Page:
WEST LAFAYETTE, Ind. (WLFI) – In 1964, West Lafayette resident Don Nead was working as a clergyman for the Presbyterian Church, USA, in Texas. Earlier that year the Freedom Summer Project started to take shape. The goal was to sign up African Americans to vote in Mississippi.
It was in the midst of the Civil Rights Movement. Segregation and racism ran rampant in the South, but the church wanted to help.
“They asked me, Nead you need to do this,” Nead said.
So, in April of 1964 Nead drove from Texas to Hattiesburg, Mississippi. Once he got there he was teamed up with a local person and went to the African American neighborhoods to register people to vote.
He had several experiences he remembers, but one came from the reaction of a 92-year-old woman.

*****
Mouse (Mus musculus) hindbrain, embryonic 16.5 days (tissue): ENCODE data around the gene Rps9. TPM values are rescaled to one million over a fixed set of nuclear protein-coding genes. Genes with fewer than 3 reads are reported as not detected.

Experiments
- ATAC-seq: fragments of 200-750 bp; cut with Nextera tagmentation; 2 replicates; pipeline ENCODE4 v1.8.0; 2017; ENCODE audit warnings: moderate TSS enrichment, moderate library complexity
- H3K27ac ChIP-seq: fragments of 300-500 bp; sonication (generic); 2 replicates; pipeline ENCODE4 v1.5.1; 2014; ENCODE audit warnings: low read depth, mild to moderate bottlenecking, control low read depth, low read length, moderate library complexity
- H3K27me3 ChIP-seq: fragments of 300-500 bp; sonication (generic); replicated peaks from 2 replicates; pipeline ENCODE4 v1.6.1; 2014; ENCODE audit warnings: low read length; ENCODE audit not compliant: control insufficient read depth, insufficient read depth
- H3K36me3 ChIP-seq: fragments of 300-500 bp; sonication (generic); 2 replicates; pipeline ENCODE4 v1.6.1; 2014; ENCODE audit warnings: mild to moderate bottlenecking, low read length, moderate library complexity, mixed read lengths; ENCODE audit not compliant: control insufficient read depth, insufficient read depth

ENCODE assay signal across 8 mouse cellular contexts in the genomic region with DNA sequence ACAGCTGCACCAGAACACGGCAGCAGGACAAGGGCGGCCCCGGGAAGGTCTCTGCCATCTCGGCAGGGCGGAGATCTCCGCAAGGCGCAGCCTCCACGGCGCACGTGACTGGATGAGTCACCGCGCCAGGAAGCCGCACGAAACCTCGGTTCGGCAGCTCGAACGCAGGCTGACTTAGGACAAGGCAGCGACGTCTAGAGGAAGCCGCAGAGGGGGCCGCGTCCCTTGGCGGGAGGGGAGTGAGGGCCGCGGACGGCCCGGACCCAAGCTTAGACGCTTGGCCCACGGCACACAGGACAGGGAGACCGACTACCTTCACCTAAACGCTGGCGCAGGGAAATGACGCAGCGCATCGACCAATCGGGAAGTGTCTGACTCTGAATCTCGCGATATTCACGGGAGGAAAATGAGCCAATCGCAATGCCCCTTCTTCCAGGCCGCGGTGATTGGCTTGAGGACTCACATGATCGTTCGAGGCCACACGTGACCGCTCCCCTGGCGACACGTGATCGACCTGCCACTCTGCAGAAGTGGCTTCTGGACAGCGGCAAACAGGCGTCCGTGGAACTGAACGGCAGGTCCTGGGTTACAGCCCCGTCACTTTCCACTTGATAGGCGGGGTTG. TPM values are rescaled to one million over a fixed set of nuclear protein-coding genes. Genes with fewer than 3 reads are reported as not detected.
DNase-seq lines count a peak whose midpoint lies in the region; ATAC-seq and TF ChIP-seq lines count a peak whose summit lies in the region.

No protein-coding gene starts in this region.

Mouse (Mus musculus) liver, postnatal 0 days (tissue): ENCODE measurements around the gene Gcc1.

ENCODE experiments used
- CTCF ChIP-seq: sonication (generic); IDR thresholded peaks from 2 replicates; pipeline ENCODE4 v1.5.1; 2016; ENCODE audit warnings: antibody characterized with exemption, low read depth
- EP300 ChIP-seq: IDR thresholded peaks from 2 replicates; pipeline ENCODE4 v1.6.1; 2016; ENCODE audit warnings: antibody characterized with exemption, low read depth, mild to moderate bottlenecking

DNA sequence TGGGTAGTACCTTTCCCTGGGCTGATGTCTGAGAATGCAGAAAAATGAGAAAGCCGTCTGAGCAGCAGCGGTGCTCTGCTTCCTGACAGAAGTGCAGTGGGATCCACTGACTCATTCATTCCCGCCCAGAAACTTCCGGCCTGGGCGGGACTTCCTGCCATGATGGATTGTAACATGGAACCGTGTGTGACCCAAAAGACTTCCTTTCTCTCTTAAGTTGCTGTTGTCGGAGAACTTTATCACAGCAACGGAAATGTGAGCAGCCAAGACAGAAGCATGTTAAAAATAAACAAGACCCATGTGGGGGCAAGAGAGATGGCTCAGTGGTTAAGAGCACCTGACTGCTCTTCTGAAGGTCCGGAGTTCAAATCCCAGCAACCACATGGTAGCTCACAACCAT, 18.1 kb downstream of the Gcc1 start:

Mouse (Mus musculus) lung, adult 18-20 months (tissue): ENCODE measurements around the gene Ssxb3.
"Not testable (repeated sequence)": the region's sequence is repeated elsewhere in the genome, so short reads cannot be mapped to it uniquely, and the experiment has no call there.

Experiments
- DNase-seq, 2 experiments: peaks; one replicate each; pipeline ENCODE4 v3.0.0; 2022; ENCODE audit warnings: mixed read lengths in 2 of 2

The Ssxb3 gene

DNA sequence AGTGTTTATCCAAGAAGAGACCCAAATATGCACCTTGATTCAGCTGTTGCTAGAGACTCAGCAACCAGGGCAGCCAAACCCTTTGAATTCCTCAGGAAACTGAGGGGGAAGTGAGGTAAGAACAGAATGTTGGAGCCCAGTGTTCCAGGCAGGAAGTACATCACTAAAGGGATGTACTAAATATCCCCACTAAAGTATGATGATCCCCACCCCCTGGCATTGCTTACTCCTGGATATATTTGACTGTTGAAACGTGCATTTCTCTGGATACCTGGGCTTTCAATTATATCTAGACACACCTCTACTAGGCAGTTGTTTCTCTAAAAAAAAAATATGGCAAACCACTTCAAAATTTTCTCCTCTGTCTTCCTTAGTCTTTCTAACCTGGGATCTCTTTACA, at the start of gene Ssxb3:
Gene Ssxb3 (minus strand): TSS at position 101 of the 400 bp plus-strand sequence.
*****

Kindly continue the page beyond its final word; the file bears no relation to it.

“The older woman looked at me and said ‘Reverand, there’s just one thing I’d like to do before I die. I would love to vote,'” Nead said.
With every successful registration, there was an army of locals against the project.
One of the most infamous stories from the summer was the disappearance of volunteers Michael Schwerner, James Chaney and Andrew Goodman. The case brought the FBI to Mississippi. Their murdered bodies were found later that summer.
Nead recalls one discussion with a Mississippi state trooper.
“He talked directly at me, making it quite clear that if I was here under any other circumstances I would be welcome. But because I am here doing what I’m doing, he would advise me to get out of the state,” Nead said.
Nead’s assignment was a week long.
He kept up with the events of Freedom Summer once he got home. He took away lessons he holds true today.
“Even though people might not agree with you wholeheartedly, if you believe in it strongly enough they will give you support,” Nead said.